Notes Toward & So On (3)
& so on we go... as remarked in previous, on first glance talking about "image" & "symbol" seems rather anachronistic. The forthright Josh Corey, responding to these notes, suggested there might be something less than socially-engaged in such focus. He admits to an early interest in the image, which has shifted over to "melopeia" & "logopeia".
On could argue, however, that after the disjunctions of postmodernism, a project to reinvigorate the poetic symbol might be a worthwhile effort. Pound's distinction of phano-, melo-, and logopoeia, furthermore, can be seen as a typical 20th-century reductive dissection. The resonant image/symbol presupposes a synthesis of sound, vision and meaning. Taking a cue from Coleridge, Eliot, & many others, we can say that poetry's basic, characteristic mode is one which fuses the sensuous image with intelligible meaning by means of compelling sound.
I don't quite understand the assertion that such a focus would be somehow a-social or disengaged. I also admire Kristen Prevallet's explorations of "documentary poetics"; poetry can absorb and turn to good effect all kinds of reportage and political-historical material. I have no particular how-to lessons - at least not right now - on the various technical aspects of shaping a poetic image. All I will say at this point is that I'm interested in the notion of aesthetic-logical unity or wholeness of presentation. (There was a book review in Sunday's NYTBR of a book titled - I think - A Different Physics, on trends toward investigating synthetic or holistic phenomena, rather than always taking apart the engine - murdering to dissect.)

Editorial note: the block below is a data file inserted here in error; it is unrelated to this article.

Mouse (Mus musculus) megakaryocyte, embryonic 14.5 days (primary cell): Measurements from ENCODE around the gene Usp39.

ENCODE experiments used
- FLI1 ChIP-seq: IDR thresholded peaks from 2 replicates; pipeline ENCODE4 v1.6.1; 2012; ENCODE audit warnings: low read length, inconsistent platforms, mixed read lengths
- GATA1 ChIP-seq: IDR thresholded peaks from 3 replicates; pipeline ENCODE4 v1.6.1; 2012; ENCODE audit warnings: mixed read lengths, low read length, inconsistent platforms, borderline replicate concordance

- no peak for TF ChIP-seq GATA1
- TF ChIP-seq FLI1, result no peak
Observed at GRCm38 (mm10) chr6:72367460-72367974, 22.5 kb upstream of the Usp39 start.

I think Josh's reservations - perhaps related to John Latta's comment yesterday about the "earnest burden'd academosphere" - has to do with a fear of critical distancing from the new, post NY School, post-Langpo group-scene poetry environment. Archimedes said that with a lever on the moon, he could move the earth. Poets are justly nervous about critical levers & leverage in general (it's so often misguided, stifling, & wrong-headed).
But perhaps we need some critical distance from the society poetry of today - & I mean society poetry on every brow-level, and in every scene setting. Writing itself is a lever, a tool for distancing, for questioning social assumptions. Perhaps a focus on the effective, resonant, parabolic symbol would enable some poets to identify their proper sphere, synthesizing both social engagement and aesthetic commitment (autonomy). If we begin to approach poems with disinterested critical method - as a resonant artifacts which speak to us as meaningful wholes - we might discover how poems can engage the larger problems of the world, and pass beyond those familiar barriers, which so often render it marginal, minor & ineffectual.
Recently, the so-called "post-avant" generations have been grouped either as leaning toward the NY School, or the Language Poets : toward talky, self-deprecating, slangy "presence", charm, joie-de-vivre, authenticity, on the one hand, or toward politically-saturated, engaged, ironic, intellectual, aesthetically-revolutionary, experimental, on the other.
I would suggest that the very phenomena of social grouping by way of such vague generic qualities represents a critical blind spot : a fogginess about the symbolic, representative, intelligible-emotive powers and processes of poetic language itself, and about the means and ends of poems as distinct aesthetic wholes.